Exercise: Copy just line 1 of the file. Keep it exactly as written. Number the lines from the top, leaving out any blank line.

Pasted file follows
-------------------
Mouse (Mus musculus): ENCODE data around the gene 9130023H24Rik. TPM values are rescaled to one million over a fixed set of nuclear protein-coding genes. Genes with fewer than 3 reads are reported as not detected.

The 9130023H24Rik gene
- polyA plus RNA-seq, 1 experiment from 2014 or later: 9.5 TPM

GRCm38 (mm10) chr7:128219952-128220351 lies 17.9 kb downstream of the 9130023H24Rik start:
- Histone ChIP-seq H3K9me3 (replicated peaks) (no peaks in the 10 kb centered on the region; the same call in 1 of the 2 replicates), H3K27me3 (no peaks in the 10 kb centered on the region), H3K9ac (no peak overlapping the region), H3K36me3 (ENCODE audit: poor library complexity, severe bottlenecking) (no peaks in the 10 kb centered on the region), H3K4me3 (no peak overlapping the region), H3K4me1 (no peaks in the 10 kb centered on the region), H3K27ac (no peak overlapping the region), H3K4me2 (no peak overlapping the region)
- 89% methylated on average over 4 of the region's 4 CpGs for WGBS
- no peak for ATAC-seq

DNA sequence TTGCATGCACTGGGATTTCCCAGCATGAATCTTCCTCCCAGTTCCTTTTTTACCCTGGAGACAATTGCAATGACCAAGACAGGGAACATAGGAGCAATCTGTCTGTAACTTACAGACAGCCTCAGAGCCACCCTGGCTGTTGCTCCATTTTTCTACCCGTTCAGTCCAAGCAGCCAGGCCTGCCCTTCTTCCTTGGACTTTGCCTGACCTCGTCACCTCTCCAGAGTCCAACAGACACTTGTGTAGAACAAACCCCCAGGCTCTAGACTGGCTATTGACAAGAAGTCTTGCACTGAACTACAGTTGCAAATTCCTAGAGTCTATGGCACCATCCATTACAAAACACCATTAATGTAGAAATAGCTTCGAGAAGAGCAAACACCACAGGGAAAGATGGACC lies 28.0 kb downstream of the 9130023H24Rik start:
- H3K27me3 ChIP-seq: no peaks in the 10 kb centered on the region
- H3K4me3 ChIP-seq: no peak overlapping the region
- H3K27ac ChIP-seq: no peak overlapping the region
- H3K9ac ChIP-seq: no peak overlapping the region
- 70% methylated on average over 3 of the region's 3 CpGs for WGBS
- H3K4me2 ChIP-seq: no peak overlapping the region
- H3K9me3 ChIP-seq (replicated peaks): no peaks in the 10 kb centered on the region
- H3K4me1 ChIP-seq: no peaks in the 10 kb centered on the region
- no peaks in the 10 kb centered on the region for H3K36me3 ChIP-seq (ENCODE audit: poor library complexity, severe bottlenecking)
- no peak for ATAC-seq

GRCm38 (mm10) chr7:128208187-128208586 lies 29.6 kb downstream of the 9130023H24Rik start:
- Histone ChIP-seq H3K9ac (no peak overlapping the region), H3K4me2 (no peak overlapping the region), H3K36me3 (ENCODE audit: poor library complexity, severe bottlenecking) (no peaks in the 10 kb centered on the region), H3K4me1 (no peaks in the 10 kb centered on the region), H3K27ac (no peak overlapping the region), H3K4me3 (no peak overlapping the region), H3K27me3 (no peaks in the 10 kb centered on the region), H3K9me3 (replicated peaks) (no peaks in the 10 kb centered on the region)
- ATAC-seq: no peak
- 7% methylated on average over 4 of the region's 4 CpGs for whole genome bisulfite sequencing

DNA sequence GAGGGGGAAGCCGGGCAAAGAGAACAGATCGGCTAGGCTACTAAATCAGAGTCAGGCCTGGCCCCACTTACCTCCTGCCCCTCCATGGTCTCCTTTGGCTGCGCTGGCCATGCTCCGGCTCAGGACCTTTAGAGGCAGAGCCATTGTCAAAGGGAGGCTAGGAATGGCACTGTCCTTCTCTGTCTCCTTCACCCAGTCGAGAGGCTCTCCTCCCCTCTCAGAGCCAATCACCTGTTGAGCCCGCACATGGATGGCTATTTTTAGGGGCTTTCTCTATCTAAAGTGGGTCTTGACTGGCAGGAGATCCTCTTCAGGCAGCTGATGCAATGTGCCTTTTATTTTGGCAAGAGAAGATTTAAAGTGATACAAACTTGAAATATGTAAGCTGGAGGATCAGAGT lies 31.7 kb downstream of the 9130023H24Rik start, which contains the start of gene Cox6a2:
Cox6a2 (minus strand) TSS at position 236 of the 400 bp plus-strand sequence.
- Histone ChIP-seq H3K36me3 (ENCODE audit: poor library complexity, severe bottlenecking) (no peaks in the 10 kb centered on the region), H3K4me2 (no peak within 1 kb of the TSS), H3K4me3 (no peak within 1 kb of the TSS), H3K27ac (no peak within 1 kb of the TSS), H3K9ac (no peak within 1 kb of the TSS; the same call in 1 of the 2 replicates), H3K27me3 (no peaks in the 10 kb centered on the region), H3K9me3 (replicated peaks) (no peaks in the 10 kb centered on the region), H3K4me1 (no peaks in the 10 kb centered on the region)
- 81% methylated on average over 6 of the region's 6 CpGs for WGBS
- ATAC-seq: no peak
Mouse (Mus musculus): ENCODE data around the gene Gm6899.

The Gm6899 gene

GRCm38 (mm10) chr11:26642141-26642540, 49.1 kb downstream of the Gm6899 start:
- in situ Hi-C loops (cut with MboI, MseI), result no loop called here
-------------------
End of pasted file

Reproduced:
Mouse (Mus musculus): ENCODE data around the gene 9130023H24Rik. TPM values are rescaled to one million over a fixed set of nuclear protein-coding genes. Genes with fewer than 3 reads are reported as not detected.